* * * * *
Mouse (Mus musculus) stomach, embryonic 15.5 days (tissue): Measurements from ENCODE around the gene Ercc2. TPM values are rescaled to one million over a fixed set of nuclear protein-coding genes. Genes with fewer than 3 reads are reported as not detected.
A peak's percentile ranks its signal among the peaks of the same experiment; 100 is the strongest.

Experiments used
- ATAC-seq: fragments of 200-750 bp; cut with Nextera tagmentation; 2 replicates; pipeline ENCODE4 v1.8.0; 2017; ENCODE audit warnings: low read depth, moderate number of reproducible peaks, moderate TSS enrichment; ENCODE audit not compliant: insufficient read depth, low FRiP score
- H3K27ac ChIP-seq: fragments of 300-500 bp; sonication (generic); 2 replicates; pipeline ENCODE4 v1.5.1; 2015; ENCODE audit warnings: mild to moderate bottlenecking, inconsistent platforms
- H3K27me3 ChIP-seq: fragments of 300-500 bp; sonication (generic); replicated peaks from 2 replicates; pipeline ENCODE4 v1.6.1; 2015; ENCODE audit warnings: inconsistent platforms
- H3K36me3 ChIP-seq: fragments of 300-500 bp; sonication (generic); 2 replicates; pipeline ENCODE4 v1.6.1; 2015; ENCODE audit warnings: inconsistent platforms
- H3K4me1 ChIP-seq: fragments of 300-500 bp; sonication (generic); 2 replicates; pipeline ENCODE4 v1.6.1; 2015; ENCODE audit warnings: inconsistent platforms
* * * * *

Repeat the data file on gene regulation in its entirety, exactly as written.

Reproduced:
Mouse (Mus musculus) stomach, embryonic 15.5 days (tissue): Measurements from ENCODE around the gene Ercc2. TPM values are rescaled to one million over a fixed set of nuclear protein-coding genes. Genes with fewer than 3 reads are reported as not detected.
A peak's percentile ranks its signal among the peaks of the same experiment; 100 is the strongest.

Experiments used
- ATAC-seq: fragments of 200-750 bp; cut with Nextera tagmentation; 2 replicates; pipeline ENCODE4 v1.8.0; 2017; ENCODE audit warnings: low read depth, moderate number of reproducible peaks, moderate TSS enrichment; ENCODE audit not compliant: insufficient read depth, low FRiP score
- H3K27ac ChIP-seq: fragments of 300-500 bp; sonication (generic); 2 replicates; pipeline ENCODE4 v1.5.1; 2015; ENCODE audit warnings: mild to moderate bottlenecking, inconsistent platforms
- H3K27me3 ChIP-seq: fragments of 300-500 bp; sonication (generic); replicated peaks from 2 replicates; pipeline ENCODE4 v1.6.1; 2015; ENCODE audit warnings: inconsistent platforms
- H3K36me3 ChIP-seq: fragments of 300-500 bp; sonication (generic); 2 replicates; pipeline ENCODE4 v1.6.1; 2015; ENCODE audit warnings: inconsistent platforms
- H3K4me1 ChIP-seq: fragments of 300-500 bp; sonication (generic); 2 replicates; pipeline ENCODE4 v1.6.1; 2015; ENCODE audit warnings: inconsistent platforms